“Well, I’m always rooting for the singer-songwriters. That’s the music I came up on, and means the most to me.
“I think there’s a place for everything, but especially the young women in the mainstream country world like Brandy Clark and Kacey Musgraves. I’m excited to see them do well.
“Although I don’t really intersect with that world much anymore, I did at one point, and really love to see these women kicking down some walls and writing more lyrically-pointed songs.”
Gretchen recently said she was drawn to artists courageous enough to face ageing and mortality in their work, citing Leonard Cohen, Paul Simon, Bruce Springsteen and Nick Lowe. That seems to be a male domain in large part though. So does this album prove women can write hard-hitting songs too?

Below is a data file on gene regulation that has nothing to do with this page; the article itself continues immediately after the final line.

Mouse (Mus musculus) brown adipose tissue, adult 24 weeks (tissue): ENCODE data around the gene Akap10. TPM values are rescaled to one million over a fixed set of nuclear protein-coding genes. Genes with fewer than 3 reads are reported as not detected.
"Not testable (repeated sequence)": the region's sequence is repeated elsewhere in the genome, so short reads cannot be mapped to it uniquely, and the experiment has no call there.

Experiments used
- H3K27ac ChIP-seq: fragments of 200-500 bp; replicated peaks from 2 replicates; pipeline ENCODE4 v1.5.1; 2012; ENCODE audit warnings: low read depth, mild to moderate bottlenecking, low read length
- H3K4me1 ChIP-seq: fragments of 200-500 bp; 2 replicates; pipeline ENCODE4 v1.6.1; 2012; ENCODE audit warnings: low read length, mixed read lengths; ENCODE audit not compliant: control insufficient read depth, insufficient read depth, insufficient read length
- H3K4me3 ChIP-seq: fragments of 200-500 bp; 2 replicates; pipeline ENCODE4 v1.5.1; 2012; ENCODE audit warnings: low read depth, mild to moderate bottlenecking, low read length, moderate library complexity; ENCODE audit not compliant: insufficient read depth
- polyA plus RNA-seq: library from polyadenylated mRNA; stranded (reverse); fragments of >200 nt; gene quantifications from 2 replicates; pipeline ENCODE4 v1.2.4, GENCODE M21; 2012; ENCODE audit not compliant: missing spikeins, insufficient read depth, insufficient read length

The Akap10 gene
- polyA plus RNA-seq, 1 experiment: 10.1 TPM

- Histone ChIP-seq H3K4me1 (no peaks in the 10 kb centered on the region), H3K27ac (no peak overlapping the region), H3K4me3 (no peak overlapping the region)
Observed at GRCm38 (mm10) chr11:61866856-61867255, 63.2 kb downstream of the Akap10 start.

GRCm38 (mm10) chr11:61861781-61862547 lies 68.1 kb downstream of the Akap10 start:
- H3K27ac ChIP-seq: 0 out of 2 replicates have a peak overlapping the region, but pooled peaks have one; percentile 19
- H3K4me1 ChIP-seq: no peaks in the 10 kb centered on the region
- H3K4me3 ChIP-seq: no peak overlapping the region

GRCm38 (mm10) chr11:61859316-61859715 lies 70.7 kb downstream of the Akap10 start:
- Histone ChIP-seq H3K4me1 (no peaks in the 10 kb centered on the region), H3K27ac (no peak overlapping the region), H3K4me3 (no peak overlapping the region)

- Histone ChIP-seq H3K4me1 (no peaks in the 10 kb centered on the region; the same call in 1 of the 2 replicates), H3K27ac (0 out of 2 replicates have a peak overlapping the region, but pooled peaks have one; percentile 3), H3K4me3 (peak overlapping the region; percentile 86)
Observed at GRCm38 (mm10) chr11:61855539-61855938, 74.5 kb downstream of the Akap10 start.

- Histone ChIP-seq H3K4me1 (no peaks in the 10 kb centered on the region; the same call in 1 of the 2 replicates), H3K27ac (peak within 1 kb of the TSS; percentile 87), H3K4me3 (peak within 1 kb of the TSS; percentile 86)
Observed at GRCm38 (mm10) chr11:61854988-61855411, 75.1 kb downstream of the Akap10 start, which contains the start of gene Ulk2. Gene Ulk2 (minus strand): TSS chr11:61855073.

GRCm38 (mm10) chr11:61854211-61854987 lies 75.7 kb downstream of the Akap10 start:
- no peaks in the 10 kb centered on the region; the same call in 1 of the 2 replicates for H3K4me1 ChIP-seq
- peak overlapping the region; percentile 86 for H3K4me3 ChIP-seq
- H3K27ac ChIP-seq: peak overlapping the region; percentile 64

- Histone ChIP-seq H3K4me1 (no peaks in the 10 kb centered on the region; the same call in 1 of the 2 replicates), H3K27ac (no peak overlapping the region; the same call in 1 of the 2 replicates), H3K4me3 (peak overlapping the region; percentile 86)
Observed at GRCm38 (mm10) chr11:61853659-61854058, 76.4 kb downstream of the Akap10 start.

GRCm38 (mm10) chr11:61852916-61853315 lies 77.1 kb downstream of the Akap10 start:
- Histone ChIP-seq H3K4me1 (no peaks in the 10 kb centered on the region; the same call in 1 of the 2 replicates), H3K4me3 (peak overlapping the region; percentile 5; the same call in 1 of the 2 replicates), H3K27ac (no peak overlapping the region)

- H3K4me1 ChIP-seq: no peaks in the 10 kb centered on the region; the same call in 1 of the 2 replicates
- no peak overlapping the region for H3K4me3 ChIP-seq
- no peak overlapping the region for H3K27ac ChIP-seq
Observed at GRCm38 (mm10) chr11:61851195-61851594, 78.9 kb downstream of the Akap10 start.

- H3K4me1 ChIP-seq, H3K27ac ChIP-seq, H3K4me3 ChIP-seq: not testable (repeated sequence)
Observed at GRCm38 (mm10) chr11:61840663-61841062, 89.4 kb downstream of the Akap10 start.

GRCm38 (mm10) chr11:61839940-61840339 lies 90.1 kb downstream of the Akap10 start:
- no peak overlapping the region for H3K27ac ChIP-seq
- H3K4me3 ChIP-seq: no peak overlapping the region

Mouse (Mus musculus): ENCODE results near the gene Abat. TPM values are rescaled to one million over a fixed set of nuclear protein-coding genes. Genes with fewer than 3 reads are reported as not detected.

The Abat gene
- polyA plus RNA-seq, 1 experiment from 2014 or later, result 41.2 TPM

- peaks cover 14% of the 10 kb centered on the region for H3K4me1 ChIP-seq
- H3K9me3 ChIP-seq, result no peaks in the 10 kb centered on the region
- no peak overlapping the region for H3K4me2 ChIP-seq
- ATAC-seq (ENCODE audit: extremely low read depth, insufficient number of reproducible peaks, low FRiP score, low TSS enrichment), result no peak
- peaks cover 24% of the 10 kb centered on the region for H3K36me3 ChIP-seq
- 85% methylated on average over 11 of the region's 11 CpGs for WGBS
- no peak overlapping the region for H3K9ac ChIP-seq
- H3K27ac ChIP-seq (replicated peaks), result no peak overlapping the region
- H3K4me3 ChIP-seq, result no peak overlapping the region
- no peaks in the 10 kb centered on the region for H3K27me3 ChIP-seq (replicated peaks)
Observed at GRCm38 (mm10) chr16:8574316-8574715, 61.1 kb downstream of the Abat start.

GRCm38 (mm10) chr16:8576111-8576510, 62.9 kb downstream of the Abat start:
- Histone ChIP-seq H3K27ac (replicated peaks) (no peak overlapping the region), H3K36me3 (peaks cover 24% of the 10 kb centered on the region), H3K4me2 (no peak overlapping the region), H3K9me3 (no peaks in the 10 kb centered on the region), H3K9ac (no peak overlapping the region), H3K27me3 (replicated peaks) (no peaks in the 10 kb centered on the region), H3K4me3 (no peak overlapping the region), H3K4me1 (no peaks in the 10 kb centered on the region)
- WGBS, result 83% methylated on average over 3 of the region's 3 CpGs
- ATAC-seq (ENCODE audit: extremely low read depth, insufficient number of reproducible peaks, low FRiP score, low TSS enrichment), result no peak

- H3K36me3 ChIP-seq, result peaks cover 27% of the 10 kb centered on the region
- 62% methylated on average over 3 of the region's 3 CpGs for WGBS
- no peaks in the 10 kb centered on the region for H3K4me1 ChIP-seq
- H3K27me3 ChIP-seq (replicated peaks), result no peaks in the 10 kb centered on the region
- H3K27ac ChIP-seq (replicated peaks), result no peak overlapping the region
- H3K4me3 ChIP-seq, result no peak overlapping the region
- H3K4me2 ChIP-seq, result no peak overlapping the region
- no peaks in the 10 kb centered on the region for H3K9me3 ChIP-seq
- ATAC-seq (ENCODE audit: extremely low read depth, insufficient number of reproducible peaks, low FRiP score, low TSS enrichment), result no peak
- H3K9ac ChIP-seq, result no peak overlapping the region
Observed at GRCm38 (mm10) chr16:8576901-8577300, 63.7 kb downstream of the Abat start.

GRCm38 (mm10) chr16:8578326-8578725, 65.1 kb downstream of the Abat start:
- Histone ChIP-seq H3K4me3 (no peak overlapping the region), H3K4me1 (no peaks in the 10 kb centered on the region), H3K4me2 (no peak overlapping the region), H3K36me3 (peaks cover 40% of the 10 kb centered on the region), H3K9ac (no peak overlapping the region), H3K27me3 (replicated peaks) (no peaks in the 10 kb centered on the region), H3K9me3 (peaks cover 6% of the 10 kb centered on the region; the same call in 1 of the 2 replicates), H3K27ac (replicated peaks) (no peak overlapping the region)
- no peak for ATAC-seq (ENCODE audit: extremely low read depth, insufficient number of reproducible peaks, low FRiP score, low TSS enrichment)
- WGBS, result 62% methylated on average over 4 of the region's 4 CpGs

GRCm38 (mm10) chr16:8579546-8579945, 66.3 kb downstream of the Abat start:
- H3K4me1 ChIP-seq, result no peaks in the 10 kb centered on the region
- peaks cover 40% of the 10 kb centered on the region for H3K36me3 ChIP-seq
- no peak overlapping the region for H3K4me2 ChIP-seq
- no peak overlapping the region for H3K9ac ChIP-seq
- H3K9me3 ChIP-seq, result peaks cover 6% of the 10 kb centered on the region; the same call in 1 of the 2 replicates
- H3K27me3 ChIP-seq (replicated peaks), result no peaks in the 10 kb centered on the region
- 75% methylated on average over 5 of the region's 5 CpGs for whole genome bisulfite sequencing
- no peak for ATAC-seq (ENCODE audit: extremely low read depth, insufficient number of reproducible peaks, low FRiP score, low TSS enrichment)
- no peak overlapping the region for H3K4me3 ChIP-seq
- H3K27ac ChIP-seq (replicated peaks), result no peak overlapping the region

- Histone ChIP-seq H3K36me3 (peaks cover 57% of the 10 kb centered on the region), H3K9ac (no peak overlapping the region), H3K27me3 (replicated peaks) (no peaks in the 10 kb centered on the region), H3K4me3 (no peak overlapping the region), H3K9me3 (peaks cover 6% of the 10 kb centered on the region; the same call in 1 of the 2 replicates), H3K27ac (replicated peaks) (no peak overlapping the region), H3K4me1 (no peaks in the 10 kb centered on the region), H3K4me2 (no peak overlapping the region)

“Yes, and I think they’re writing some of the most interesting music going on in country at the moment. The men seem to be writing about beer and pick-up trucks. That’s fine, but there’s a whole lot more to life.”
In that sense, I mention how Martina McBride’s recording of her 1996 song Independence Day made a real impact.
“It did, in a huge way. It was one of those songs you only realise with hindsight what an impact it had. And 20 years later it still has, and I still play it. But you also realise those sort of songs don’t come along often.”
Gretchen’s always been big on story songs, full of real characters, like On A Bus To St. Cloud. Was that the first great song she thought you wrote, suggesting she was heading in the right direction?
“I do feel On A Bus To St. Cloud was a real personal milestone. There were others here and there, like Souvenirs, where I felt I’d found who I was, but On A Bus to St Cloud was the first I wrote where I really felt I wouldn’t change anything.
“I still love singing it, and still find new things in it, which is very rare in a song.”
I’m guessing after your results on Blackbirds, there’s more songs to come from Gretchen and Ben Glover together.
“Absolutely. I love Ben and what he’s about as an artist. For someone like me who’s not particularly comfortable with co-writing, writing with Ben was just dreamy, and I think the world of him.